I think trivia is a kind of folklore, little bits of received wisdom about things like George Washington chopping down a cherry tree and not lying about it, for example. That’s not told in schoolbooks because it’s not true; we all know that it’s not true anymore. It was written once -- by Parson Weems in his biography of George Washington, which was largely false and mythological. But now it’s passed down, orally, as a lot of trivia is. And it gets to our brains, and apparently as a species we have a hunger for useless knowledge because we store up a lot of it – so we would have something to talk about at a cocktail party or with a stranger on an airplane.
But generally speaking, I first try to mine all the stuff I’ve packed my brain with over the years, and when that isn’t sufficient, there is the Internet, as that is a great source of dubious scholarship.
Ok, but let’s say that someone at a cocktail party or next to you on a plane says something crazy like, Theodore Roosevelt had a hook for a hand. (p. 299 of ‘More Information Than You Require’) Where would you go to verify that fact?
That is a fact that I obviously made up, so there isn’t a place to verify it other than my book, which should be proof enough.
But, the “Presidents Who have Hooks for Hands” was one of the very first ideas that came to me as a proof of concept list of fake trivia, that encouraged me to write the first book [Areas of My Expertise]. Of course in the new book, I have quite a bit on the United States Presidents because they are all ridiculously eccentric men, and now women as well, deformed by their ambition. And, perhaps, not so deformed that they have a hook for a hand, but there is that sense that once someone starts running for President, you see their physical transformation.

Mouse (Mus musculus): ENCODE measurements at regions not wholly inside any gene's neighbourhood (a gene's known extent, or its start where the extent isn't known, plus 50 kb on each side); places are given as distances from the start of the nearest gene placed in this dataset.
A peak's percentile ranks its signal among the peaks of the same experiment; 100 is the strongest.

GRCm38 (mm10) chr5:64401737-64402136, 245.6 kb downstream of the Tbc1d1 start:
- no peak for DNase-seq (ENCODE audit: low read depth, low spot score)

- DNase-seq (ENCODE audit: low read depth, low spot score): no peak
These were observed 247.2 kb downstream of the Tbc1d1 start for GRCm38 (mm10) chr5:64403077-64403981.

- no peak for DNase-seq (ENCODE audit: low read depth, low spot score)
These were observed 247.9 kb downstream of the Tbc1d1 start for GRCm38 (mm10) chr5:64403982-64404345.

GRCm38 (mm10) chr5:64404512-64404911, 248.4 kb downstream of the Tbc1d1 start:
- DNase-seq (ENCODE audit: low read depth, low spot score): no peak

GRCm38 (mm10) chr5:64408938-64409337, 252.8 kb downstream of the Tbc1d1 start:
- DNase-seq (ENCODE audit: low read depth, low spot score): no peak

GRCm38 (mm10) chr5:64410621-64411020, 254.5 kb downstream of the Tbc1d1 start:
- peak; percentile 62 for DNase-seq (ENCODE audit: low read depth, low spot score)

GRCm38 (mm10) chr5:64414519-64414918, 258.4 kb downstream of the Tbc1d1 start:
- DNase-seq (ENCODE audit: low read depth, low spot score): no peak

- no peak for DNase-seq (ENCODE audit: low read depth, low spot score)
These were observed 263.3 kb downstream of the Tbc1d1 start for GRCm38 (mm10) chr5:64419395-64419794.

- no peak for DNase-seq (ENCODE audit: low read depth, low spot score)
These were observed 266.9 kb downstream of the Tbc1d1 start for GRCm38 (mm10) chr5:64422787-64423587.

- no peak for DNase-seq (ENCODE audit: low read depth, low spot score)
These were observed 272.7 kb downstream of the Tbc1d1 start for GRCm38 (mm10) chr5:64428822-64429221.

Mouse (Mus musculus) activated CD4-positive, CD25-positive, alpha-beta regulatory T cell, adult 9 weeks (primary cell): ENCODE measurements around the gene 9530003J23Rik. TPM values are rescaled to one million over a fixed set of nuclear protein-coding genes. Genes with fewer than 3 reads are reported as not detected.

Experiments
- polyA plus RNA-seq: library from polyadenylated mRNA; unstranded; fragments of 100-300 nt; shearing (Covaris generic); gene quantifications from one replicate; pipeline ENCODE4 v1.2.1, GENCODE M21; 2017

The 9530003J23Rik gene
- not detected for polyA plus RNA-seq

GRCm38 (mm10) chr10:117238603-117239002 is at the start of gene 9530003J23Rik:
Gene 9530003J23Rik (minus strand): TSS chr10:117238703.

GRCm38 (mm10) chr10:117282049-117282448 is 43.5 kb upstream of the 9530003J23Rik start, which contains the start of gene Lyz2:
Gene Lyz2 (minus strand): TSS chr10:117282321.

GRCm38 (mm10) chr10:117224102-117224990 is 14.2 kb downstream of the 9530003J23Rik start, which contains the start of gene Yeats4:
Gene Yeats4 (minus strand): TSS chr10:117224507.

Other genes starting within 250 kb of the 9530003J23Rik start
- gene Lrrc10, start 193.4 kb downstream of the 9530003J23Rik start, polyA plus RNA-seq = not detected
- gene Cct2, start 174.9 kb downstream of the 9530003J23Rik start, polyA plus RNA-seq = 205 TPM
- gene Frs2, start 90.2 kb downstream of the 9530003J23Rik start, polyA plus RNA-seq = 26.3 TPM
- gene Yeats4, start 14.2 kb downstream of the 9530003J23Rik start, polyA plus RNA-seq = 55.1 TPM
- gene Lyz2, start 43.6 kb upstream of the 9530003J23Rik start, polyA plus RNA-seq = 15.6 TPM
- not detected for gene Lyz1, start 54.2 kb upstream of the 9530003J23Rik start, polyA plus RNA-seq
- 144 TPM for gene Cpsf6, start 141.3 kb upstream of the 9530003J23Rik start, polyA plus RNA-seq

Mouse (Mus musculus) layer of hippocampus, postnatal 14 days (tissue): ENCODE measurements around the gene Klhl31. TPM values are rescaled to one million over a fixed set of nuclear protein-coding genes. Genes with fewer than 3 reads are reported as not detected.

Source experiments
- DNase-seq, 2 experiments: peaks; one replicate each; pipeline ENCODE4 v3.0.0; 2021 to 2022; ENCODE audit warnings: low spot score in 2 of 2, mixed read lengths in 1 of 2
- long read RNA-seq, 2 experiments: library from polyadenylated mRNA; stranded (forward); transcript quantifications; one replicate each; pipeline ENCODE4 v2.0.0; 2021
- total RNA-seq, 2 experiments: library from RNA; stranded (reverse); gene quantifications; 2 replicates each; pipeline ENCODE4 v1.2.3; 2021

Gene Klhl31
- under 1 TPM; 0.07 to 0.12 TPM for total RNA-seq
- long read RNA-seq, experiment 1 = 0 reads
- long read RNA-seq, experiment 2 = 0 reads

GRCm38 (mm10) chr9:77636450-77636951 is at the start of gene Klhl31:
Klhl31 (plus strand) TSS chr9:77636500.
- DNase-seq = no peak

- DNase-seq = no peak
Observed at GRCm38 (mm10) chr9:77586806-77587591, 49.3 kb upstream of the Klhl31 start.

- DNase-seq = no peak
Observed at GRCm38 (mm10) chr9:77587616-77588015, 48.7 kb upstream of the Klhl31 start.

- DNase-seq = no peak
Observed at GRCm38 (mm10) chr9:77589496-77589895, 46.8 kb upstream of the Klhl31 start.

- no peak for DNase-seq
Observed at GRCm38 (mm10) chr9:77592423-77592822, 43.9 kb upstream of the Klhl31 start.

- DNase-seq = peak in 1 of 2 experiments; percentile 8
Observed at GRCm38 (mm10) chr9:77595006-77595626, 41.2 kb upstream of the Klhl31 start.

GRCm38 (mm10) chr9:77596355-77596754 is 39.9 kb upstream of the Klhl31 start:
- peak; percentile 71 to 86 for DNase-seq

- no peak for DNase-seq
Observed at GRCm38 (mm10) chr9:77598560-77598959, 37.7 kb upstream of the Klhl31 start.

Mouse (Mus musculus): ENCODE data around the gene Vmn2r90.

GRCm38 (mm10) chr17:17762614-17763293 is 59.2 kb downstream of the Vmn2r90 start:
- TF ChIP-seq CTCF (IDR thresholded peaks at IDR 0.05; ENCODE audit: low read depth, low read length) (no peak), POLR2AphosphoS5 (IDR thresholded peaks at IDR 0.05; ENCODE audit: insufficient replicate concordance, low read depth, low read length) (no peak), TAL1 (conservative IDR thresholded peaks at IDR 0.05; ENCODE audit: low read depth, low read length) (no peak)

Obama has gone horribly gray compared to where he was just 18 months ago and John McCain – the toll of the campaign trail is clearly visible on his face and constitution. And I think that they enter another place as humans where they become something other than the rest of us. People who run for president seriously and people who become President enter a bizarre secret society in which they have had an experience that none of us will ever have. What better way to show your allegiance to a secret society than to cut off your right hand and replace it with a hook.
We are now in a “truthiness” era of a post-modern version of what are actually facts and you’ve seen it in the political race and all over the Internet. Do you think your book could have succeeded, or even have been written, prior to this informational revolution?
It certainly would not have been written without the Internet for a very practical reason, which is that were it not for the Internet, I most likely would still be a professional literary agent in New York City. The walls are breaking such that we are living in a revolutionary time in all sorts of media, thinking just particularly of writing, if people do not care about money they can write whatever they want and find a worldwide audience for very little investment, without going through the process of finding an agent and finding a publisher. As a result you see much more diversity of voices and forms and kinds of storytelling than you ever did before the Internet.
That’s sort of a philosophical point of view of why I would still be a literary agent, but practically, were it not for the Internet, I never would have discovered Dave Eggers and McSweeney’s, especially McSweeneys.net, which is where I developed this voice of fake authority, in the Ask a Former Professional Literary Agent column that I wrote.
Don’t get me wrong, there has been fake authority for as long as there has been authority. Even just within the realm of comedy, you have Peter Cook’s great character “E.L. Wisty” and you have Professor Irwin Corey.